Less than nine months after naming its first diagnostic partner, Swiss semiconductor company-turned-biochip start up ST Microelectronics said it plans to release a second IVD on its In-Check platform by the end of this year.
The company said last week in a statement that it is now working with Singapore-based Veredus Laboratories to release a rapid biochip-based test panel for influenza that will include strains of influenza H5N1, or bird flu, and allow users to identify strains of the virus in one hour.
ST stated in September 2005 that it is working with Helsinki, Finland-based Mobidiag to release a test for sepsis identification by the end of 2006 (see BAN 9/21/2005). This project is still ongoing. In both cases, ST has said it is incumbent on the test developer to earn US Food and Drug Administration clearance for the test.
ST's product development manager Rob Hodges told BioArray News this week that Veredus has several tests already developed for influenza, malaria, and other diseases, and that it made sense to migrate the content from those tests, which are gel-based, to a multiplex format.
He also said that ST expects the Veredus test and Mobidiag's sepsis test, called Prove It!, to reward his biochip business with some positive cash flow.
"It depends on if [avian flu] becomes a pandemic or not. We haven't been able to forecast numbers at this point. We are working to be prepared."
"The projects that we have announced are two very value-added applications," Hodges said. "They will be a good first step for us in order to start generating some volume, generating some revenues, and be able to leverage that into other applications." He declined to discuss pricing for the instrumentation.
Though Hodges calls ST's chips "microarrays," the firm's chips are actually microfluidics-based, differing from conventional hybridization-based arrays. However, the company is following in the path of other, older microarray firms like Affymetrix by partnering with diagnostic shops to provide the content for diagnostic assays.
ST has also decided not to enter the tools market, opting instead to let its diagnostic partners distribute the In-Check system -- with its PCR system, scanner, informatics, and thermal controls -- alone. And users will be obliged to buy the whole kit because ST's chips do not work on other platforms, according to Hodges.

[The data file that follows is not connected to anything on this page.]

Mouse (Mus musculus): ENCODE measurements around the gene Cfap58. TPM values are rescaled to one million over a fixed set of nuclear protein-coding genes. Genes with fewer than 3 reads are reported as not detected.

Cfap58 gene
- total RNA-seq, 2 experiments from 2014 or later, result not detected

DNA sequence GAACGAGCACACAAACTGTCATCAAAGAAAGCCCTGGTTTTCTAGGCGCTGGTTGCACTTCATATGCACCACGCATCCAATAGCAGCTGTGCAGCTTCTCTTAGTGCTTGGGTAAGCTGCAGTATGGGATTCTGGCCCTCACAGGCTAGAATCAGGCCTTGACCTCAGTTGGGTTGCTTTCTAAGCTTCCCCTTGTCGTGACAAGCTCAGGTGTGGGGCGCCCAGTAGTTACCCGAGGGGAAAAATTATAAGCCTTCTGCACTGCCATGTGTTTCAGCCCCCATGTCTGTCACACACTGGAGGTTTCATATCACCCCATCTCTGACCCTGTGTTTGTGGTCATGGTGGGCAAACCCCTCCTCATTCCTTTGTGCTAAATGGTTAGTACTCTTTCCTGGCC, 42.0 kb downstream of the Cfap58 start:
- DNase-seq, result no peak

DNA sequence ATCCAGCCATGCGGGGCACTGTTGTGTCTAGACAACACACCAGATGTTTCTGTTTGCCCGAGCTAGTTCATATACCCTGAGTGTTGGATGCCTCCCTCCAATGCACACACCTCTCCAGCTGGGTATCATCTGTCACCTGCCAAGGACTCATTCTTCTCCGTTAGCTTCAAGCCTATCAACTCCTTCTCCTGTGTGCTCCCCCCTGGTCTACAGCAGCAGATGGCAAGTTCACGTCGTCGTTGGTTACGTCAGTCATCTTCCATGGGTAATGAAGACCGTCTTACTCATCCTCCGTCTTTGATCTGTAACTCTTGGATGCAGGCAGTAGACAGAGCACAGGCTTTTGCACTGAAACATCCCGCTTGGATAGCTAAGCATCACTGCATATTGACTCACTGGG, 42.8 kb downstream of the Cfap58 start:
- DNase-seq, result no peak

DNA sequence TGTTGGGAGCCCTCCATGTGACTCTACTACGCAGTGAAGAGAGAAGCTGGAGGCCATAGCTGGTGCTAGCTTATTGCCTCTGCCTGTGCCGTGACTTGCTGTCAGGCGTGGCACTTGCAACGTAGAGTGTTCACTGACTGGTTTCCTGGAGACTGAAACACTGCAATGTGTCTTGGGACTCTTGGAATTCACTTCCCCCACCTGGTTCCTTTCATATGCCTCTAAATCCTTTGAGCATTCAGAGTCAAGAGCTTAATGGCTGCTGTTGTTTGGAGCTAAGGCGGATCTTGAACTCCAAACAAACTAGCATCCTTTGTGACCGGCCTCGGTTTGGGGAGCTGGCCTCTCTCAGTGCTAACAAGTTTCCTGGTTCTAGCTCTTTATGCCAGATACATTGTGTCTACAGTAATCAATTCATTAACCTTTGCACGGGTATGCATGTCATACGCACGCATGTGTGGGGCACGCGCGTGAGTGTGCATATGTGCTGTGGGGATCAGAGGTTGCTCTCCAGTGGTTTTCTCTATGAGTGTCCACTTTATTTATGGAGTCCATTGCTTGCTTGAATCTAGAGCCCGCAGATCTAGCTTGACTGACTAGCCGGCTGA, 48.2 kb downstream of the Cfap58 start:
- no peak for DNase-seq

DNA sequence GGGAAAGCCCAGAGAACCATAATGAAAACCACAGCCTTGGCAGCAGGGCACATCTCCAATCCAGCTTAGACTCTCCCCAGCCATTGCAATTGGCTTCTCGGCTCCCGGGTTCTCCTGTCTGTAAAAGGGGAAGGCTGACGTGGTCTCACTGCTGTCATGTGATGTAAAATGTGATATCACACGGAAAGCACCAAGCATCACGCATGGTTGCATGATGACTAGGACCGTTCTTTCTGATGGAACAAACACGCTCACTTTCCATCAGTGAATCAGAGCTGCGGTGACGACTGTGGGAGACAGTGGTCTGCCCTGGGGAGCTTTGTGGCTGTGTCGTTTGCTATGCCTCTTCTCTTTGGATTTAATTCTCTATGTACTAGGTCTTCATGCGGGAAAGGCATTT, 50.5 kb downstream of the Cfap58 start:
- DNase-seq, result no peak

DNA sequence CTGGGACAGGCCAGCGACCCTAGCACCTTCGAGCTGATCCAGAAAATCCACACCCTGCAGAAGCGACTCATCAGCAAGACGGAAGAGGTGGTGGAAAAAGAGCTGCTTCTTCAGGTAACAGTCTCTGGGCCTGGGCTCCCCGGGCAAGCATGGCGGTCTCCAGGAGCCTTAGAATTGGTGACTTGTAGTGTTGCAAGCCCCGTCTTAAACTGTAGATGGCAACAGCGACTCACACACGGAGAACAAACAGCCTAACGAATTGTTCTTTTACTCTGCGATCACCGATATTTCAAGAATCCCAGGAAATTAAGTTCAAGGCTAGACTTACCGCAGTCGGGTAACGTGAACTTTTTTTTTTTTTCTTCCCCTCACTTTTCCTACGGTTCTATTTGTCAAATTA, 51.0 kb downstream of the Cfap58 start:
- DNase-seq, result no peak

"We will be distributing the instrumentation most likely through our partners to their customers," Hodges said. "You can think of it as an inkjet printer and inkjet cartridges. Once you get the printer you consume the cartridges and it's a similar concept with our platform."
A 'Double-Edged Sword'
According to last week's statement, the flu chip will be available by the fall of this year, just in time for flu season.
Still, ST and Veredus may be at a chronological disadvantage, because rival array companies have their own tests for flu, including avian flu, that are either on the market, or may make it onto the market ahead of ST and Veredus.
For example, last month San Diego-based Nanogen released its NGEN RVA analyte specific reagent kit that it claims can be used to develop and validate assays to detect influenza A and B, respiratory syncytial virus, parainfluenza 1, 2, and 3, and the H5N1 strain of the influenza A virus. The product, which was co-developed with Prodesse, has been cleared for sale in Europe, Nanogen said. (see BAN 12/14/2005).
Also in December, CombiMatrix Molecular Diagnostics, a fully owned subsidiary of CombiMatrix, announced plans to introduce a service for flu testing -- its first -- which it claims can identify types of influenza, including the H5N1 bird flu, as well as mutations and novel strains of flu. The test has been available with a research-use-only label since last month, and CMD is hoping to be able to provide clinical results if it receives CLIA approval next month, CMD CEO Matt Watson told BioArray News at the time (see BAN 12/14/2005).
Veredus CEO Rosemary Tan told BioArray News this week that firms like hers are being enticed into the flu chip marketplace by what is seen as "high demand" for a good test that can identify flu strains. She said she lacks an estimate of the size of the market because it has yet to mature.
"Like with all new technologies, it takes time to [get a sense of] the market," Tan said. Similarly, Hodges declined to provide a market estimate.
"Forecasting numbers is extremely difficult and it's a double-edged sword because if the volumes are needed it's a bad sign for humanity," he said. "It depends on if it becomes a pandemic or not. We haven't been able to forecast numbers at this point. We are working to be prepared," Hodges said.
A representative for Nanogen put the approximate size of the market for respiratory virus testing at $100 million, but did not specify the size of the market for flu chips alone.
Tan said that Veredus had chosen to work with ST because it had confidence in the quality of its platform, and that it has plans to release future testing panels for diseases like malaria in the next two years.
Following a model more similar to Nanogen's than CMD's, Hodges said that ST considers its strengths in the marketplace to be the portability and cost of its benchtop instrumentation (although he declined to provide pricing for the system or the Veredus testing panel) and added that the company has a clear idea of where it plans to sell the system upon completion.
"It will be more [geared toward] distributive testing, not necessarily just for reference labs," Hodges explained. Prospective clients may include clinics, hospitals, as well as selling to health ministries and port authorities for testing at point of entry, he said.
— Justin Petrone ([email protected])